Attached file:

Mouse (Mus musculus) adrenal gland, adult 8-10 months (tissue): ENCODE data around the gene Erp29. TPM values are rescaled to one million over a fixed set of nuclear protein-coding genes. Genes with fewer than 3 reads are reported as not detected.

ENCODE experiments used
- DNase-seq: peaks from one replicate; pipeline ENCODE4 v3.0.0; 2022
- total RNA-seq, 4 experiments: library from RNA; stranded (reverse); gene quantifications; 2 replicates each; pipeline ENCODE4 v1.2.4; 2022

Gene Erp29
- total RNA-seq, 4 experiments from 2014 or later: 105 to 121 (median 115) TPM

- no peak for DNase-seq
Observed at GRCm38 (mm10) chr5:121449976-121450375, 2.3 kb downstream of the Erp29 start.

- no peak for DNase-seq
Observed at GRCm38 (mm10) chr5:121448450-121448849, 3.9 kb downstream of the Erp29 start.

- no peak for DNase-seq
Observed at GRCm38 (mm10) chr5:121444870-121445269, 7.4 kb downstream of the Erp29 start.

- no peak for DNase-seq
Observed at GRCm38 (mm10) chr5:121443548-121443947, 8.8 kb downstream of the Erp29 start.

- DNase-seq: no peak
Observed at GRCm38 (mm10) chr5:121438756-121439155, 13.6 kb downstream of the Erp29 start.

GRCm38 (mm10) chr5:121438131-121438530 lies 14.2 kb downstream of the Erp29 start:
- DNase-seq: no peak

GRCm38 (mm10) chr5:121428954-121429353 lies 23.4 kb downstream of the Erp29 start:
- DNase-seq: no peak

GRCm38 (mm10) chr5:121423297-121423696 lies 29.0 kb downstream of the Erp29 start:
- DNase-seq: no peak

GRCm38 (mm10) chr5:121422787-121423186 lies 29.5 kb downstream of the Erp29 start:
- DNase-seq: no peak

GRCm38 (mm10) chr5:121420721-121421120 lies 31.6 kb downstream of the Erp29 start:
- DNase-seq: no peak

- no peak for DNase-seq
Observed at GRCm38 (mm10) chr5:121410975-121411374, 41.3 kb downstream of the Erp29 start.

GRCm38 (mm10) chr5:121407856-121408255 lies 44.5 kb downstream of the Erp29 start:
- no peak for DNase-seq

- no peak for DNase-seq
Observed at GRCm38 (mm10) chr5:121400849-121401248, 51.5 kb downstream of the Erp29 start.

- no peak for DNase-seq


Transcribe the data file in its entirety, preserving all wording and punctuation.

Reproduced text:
Mouse (Mus musculus) adrenal gland, adult 8-10 months (tissue): ENCODE data around the gene Erp29. TPM values are rescaled to one million over a fixed set of nuclear protein-coding genes. Genes with fewer than 3 reads are reported as not detected.

ENCODE experiments used
- DNase-seq: peaks from one replicate; pipeline ENCODE4 v3.0.0; 2022
- total RNA-seq, 4 experiments: library from RNA; stranded (reverse); gene quantifications; 2 replicates each; pipeline ENCODE4 v1.2.4; 2022

Gene Erp29
- total RNA-seq, 4 experiments from 2014 or later: 105 to 121 (median 115) TPM

- no peak for DNase-seq
Observed at GRCm38 (mm10) chr5:121449976-121450375, 2.3 kb downstream of the Erp29 start.

- no peak for DNase-seq
Observed at GRCm38 (mm10) chr5:121448450-121448849, 3.9 kb downstream of the Erp29 start.

- no peak for DNase-seq
Observed at GRCm38 (mm10) chr5:121444870-121445269, 7.4 kb downstream of the Erp29 start.

- no peak for DNase-seq
Observed at GRCm38 (mm10) chr5:121443548-121443947, 8.8 kb downstream of the Erp29 start.

- DNase-seq: no peak
Observed at GRCm38 (mm10) chr5:121438756-121439155, 13.6 kb downstream of the Erp29 start.

GRCm38 (mm10) chr5:121438131-121438530 lies 14.2 kb downstream of the Erp29 start:
- DNase-seq: no peak

GRCm38 (mm10) chr5:121428954-121429353 lies 23.4 kb downstream of the Erp29 start:
- DNase-seq: no peak

GRCm38 (mm10) chr5:121423297-121423696 lies 29.0 kb downstream of the Erp29 start:
- DNase-seq: no peak

GRCm38 (mm10) chr5:121422787-121423186 lies 29.5 kb downstream of the Erp29 start:
- DNase-seq: no peak

GRCm38 (mm10) chr5:121420721-121421120 lies 31.6 kb downstream of the Erp29 start:
- DNase-seq: no peak

- no peak for DNase-seq
Observed at GRCm38 (mm10) chr5:121410975-121411374, 41.3 kb downstream of the Erp29 start.

GRCm38 (mm10) chr5:121407856-121408255 lies 44.5 kb downstream of the Erp29 start:
- no peak for DNase-seq

- no peak for DNase-seq
Observed at GRCm38 (mm10) chr5:121400849-121401248, 51.5 kb downstream of the Erp29 start.

- no peak for DNase-seq